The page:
When Amanda Peterson went into labor a month before her due date, she had no reason to expect complications. But after doctors at Grande Ronde Hospital in La Grande, Oregon, delivered Peterson’s daughter, Mya via cesarean section, they immediately realized something was wrong. The baby wasn’t breathing.
Rushing to stabilize Mya, medical staff whisked her away to the nursery. It was December 14, 2015, and what Peterson was expecting to be an early Christmas blessing be came with a nightmare.
“It was a complete shock when they told me there were complications,” Peterson says, choking up at the memory. “I was just trying to keep it together and be strong for her because we didn’t know what was going to happen.”
Excess fluid in Mya’s chest cavity meant hydrops fetalis—a rare condition often undetectable before birth and possibly fatal. She desperately needed a neonatal specialist, and the closest one was 170 miles away in Boise, Idaho.
With time running short, hospital staff turned to technology to beam the needed specialist straight to Mya’s side.
Peterson, food service coordinator at Grande Ronde Hospital, had seen the robots around the hospital from time to time. Now, a lanky, 5-foot-tall cart with a video monitor for a head stood by Mya, projecting the face of Dr. Stewart Lawrence, a neonatal-perinatal specialist from St. Alphonsus Regional Medical Center in Boise.
EDGAR, or Educated Doctor Guided Assisting Robot, is one of five telemedicine robots at this 25-bed critical-care hospital. Its digital, real-time stethoscope let Lawrence listen to Mya’s heart and lungs, and vital signs and providers’ notes were logged directly into her electronic medical record. Lawrence determined that to remove the fluid from her lungs, Mya needed emergency surgery at SARMC. The video consult and speedy transport saved her life.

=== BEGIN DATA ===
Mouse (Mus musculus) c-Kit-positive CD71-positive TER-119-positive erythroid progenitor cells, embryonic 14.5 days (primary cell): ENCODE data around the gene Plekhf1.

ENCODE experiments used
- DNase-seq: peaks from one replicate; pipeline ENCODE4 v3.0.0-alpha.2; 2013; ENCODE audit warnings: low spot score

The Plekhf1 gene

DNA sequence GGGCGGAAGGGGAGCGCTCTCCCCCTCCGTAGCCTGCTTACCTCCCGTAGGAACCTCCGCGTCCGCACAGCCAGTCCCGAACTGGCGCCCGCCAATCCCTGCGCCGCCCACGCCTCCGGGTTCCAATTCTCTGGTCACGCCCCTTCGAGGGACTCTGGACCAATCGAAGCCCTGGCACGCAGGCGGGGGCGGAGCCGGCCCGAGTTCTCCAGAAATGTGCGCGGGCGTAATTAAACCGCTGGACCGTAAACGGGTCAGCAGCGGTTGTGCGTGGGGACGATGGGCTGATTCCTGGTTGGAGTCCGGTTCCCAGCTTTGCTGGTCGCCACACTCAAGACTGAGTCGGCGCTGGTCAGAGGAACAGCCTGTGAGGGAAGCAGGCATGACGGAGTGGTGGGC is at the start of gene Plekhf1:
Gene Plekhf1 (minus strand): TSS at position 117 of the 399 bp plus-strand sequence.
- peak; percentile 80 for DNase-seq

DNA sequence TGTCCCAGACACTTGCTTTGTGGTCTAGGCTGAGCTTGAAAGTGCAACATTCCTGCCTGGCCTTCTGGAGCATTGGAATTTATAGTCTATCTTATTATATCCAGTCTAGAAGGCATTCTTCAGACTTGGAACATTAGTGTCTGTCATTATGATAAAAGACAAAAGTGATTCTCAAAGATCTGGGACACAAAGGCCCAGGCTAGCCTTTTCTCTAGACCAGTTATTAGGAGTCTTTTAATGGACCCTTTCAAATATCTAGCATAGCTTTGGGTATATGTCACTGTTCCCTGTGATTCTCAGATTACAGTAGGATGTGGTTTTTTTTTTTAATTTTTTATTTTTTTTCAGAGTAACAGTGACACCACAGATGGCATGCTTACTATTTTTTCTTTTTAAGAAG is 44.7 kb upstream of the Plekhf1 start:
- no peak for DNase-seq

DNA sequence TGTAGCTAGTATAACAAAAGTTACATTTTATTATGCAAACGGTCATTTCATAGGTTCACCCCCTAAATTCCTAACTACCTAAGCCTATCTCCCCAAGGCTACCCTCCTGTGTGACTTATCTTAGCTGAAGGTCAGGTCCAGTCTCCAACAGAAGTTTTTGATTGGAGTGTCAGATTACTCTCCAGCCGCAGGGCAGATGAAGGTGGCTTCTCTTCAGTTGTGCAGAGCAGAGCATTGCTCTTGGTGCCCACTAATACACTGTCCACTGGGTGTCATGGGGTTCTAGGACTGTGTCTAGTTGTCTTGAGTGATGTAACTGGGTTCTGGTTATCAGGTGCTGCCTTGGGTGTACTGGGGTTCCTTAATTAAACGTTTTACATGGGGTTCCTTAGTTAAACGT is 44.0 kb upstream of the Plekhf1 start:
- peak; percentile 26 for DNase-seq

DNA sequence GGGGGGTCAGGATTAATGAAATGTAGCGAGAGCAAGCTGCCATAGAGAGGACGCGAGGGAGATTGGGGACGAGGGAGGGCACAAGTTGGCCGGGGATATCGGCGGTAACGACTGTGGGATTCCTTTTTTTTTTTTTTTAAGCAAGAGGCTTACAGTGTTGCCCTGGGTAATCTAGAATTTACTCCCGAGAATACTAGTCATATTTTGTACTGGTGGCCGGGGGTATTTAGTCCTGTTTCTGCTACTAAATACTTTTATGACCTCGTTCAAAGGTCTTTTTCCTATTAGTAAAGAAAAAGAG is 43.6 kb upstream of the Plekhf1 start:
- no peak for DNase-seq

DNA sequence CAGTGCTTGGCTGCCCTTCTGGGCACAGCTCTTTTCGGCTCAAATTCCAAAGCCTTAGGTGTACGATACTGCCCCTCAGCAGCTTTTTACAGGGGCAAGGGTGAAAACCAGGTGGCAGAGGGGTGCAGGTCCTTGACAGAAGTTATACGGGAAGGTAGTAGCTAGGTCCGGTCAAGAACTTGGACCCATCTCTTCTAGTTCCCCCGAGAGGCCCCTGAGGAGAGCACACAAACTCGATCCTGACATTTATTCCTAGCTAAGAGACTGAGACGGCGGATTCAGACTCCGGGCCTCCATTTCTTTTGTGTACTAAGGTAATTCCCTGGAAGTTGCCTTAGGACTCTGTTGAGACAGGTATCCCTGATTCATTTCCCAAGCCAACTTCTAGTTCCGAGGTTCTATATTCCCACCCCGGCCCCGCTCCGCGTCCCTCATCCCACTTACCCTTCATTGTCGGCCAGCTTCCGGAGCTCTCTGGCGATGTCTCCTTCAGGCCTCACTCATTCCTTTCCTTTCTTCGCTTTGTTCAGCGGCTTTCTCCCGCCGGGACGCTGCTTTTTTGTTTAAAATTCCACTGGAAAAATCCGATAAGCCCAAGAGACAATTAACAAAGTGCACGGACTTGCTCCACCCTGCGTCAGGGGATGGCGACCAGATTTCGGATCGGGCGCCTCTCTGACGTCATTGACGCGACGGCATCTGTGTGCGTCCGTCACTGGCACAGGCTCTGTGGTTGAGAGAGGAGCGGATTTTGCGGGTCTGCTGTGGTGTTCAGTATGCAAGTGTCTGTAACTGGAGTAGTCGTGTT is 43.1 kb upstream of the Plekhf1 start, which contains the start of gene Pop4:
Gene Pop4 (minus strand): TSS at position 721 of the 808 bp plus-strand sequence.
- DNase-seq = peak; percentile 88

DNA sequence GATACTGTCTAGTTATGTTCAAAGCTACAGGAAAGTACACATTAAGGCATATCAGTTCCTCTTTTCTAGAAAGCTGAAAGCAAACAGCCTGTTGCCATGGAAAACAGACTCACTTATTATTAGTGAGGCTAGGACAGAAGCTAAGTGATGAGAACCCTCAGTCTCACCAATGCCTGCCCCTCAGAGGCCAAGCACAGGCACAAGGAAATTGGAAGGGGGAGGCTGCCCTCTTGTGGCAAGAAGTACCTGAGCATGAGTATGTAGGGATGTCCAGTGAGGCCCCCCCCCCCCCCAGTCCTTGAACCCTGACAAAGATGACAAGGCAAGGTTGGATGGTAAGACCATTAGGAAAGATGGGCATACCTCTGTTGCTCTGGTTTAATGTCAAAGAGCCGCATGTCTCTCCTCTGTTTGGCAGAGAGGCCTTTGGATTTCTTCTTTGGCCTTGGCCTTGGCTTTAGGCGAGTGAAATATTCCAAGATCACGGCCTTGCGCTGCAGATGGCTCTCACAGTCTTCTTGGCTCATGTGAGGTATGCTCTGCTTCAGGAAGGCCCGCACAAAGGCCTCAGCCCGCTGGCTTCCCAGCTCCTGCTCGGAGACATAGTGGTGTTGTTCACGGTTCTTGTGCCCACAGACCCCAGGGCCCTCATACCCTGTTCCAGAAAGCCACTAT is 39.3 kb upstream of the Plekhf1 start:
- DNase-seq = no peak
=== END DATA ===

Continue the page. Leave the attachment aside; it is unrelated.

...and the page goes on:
“With telemedicine we’re making the impossible possible,” says Registered Nurse Doug Romer, who recently retired as executive director of Patient Care Services at Grande Ronde Hospital. Ringed by mountains, it’s the only hospital within Union County’s 2,038 square miles.
One of the fastest-growing areas of health care, telemedicine is used by more than half the hospitals in the U.S. Nearly every area turns to it, from emergency and intensive care to psychiatry and pharmacy.
“Telemedicine brings urban health care to rural settings,” says Romer. “Our network allows specialists far away to see and evaluate our patients and interact with care providers, working with them to improve and save lives.”
Maybe it’s a videoconference you have with a surgeon. It could be the virtual home monitoring of your blood glucose levels so doctors at a distance can adjust your diabetes medication. Or it can be a digital stethoscope transmitting the real-time beating of your baby’s heart to a neonatologist in the next town over.
Whatever the means, all telemedicine data zooms encrypted straight into the patient’s electronic medical record.
During the two days Peterson spent recovering from her C-section at Grande Ronde, EDGAR allowed her to visit with Mya whenever she wanted.
“It was hard not being able to hold Mya,” she says. “But getting the news that she was stable and seeing her on the monitor was such a relief. It meant the world to me.”
Once she was discharged from the hospital, Peterson traveled to Boise to reunite with Mya at SARMC’s neonatal intensive care unit. On Christmas Day, Lawrence delivered the good news: Mya was fine and could go home the next day.
Just a few years earlier, Peterson and Mya’s story might not have been possible. Bringing telemedicine to La Grande was complicated.
In 2008, administrators at SARMC invited Grande Ronde Hospital to participate in a grant program for telehealth services. Romer envisioned a multistate network of telemedicine offerings.
“We realized we couldn’t get all our needs met from one hub,” he says, referring to SARMC.